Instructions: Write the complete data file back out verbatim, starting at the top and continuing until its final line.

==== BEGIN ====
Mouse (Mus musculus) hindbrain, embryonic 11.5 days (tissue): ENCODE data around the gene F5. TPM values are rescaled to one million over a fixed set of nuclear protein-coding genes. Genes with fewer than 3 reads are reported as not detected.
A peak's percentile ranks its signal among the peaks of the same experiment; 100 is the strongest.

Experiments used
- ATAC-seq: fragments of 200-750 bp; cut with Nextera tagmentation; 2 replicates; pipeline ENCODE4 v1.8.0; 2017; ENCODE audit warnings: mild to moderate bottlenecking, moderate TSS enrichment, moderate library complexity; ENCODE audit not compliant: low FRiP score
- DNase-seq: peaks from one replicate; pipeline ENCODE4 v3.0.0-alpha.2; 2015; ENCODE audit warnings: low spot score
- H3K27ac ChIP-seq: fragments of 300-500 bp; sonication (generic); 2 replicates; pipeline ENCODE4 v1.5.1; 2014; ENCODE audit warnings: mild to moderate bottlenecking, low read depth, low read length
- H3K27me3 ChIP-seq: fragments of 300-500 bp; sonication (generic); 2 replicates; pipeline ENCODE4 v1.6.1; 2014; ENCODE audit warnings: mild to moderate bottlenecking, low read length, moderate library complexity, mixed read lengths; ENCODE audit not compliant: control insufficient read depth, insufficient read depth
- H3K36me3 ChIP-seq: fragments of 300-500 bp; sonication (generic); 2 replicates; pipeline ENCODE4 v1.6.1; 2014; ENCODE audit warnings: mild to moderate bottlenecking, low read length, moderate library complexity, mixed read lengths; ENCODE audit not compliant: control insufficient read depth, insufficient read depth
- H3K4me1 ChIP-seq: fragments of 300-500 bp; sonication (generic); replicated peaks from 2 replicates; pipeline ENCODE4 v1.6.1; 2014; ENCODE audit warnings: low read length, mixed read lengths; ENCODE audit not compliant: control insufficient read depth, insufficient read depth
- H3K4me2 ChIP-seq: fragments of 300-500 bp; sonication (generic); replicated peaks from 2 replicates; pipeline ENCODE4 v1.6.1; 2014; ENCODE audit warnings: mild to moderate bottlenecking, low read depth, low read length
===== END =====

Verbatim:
Mouse (Mus musculus) hindbrain, embryonic 11.5 days (tissue): ENCODE data around the gene F5. TPM values are rescaled to one million over a fixed set of nuclear protein-coding genes. Genes with fewer than 3 reads are reported as not detected.
A peak's percentile ranks its signal among the peaks of the same experiment; 100 is the strongest.

Experiments used
- ATAC-seq: fragments of 200-750 bp; cut with Nextera tagmentation; 2 replicates; pipeline ENCODE4 v1.8.0; 2017; ENCODE audit warnings: mild to moderate bottlenecking, moderate TSS enrichment, moderate library complexity; ENCODE audit not compliant: low FRiP score
- DNase-seq: peaks from one replicate; pipeline ENCODE4 v3.0.0-alpha.2; 2015; ENCODE audit warnings: low spot score
- H3K27ac ChIP-seq: fragments of 300-500 bp; sonication (generic); 2 replicates; pipeline ENCODE4 v1.5.1; 2014; ENCODE audit warnings: mild to moderate bottlenecking, low read depth, low read length
- H3K27me3 ChIP-seq: fragments of 300-500 bp; sonication (generic); 2 replicates; pipeline ENCODE4 v1.6.1; 2014; ENCODE audit warnings: mild to moderate bottlenecking, low read length, moderate library complexity, mixed read lengths; ENCODE audit not compliant: control insufficient read depth, insufficient read depth
- H3K36me3 ChIP-seq: fragments of 300-500 bp; sonication (generic); 2 replicates; pipeline ENCODE4 v1.6.1; 2014; ENCODE audit warnings: mild to moderate bottlenecking, low read length, moderate library complexity, mixed read lengths; ENCODE audit not compliant: control insufficient read depth, insufficient read depth
- H3K4me1 ChIP-seq: fragments of 300-500 bp; sonication (generic); replicated peaks from 2 replicates; pipeline ENCODE4 v1.6.1; 2014; ENCODE audit warnings: low read length, mixed read lengths; ENCODE audit not compliant: control insufficient read depth, insufficient read depth
- H3K4me2 ChIP-seq: fragments of 300-500 bp; sonication (generic); replicated peaks from 2 replicates; pipeline ENCODE4 v1.6.1; 2014; ENCODE audit warnings: mild to moderate bottlenecking, low read depth, low read length